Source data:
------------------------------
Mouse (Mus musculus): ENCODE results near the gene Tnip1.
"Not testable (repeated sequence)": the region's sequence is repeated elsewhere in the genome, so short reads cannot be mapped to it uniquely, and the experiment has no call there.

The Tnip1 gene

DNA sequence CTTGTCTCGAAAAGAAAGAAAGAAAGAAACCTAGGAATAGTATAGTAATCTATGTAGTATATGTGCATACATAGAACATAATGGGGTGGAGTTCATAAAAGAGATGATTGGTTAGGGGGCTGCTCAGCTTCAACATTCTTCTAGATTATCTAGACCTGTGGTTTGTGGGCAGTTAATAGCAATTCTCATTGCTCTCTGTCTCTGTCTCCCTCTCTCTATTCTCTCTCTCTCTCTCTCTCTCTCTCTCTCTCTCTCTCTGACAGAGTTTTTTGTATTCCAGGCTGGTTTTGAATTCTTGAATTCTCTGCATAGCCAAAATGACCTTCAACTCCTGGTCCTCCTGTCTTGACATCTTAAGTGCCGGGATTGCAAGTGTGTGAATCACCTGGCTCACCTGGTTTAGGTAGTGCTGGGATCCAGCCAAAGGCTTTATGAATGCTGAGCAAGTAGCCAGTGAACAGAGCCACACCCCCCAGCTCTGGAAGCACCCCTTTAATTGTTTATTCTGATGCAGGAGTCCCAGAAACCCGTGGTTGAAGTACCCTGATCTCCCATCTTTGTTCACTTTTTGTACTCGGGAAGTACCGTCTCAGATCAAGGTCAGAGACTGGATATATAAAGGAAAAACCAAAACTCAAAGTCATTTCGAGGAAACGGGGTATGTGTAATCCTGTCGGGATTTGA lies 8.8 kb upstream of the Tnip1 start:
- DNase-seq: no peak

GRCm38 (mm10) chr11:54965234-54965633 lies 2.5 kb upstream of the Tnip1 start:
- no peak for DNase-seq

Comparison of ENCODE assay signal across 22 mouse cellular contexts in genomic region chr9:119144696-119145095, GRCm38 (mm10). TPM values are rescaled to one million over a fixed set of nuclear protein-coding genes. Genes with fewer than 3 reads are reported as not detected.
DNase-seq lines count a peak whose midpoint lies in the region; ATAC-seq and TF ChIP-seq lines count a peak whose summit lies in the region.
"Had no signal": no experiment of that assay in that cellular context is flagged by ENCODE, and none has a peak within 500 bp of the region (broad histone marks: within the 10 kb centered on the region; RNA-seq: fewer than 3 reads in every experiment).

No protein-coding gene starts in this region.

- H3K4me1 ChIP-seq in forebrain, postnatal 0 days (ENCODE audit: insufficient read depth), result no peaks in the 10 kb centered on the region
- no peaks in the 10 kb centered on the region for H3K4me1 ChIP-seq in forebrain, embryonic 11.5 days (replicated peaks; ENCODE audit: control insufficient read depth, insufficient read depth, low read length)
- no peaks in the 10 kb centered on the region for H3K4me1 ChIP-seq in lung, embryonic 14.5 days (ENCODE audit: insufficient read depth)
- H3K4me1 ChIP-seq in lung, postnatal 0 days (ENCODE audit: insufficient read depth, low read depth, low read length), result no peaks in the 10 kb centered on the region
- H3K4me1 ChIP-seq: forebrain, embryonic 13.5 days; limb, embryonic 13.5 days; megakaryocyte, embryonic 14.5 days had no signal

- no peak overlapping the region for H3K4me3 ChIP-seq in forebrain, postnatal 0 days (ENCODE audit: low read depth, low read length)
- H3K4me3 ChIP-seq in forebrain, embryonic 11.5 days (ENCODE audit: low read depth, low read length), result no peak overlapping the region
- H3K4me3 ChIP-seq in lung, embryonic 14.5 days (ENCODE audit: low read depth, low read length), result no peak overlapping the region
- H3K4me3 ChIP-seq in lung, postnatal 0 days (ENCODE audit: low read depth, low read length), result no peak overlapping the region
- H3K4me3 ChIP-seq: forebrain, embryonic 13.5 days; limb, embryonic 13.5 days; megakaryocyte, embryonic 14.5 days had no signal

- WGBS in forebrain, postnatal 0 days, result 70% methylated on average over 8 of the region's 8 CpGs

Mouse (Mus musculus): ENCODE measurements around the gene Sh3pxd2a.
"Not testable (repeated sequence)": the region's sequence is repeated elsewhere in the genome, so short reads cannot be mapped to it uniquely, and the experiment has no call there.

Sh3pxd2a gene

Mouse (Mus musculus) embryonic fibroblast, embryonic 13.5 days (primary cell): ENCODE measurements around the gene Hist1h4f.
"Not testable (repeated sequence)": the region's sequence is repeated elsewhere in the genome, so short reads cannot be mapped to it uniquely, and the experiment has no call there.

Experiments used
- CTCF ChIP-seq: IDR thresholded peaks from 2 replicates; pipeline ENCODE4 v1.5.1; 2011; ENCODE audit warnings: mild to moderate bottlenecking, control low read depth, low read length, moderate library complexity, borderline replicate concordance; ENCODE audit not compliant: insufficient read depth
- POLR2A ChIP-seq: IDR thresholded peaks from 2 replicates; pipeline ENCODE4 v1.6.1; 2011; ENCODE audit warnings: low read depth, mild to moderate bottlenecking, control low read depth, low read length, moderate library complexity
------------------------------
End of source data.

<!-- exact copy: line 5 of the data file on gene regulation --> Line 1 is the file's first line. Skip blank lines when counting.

- DNase-seq: no peak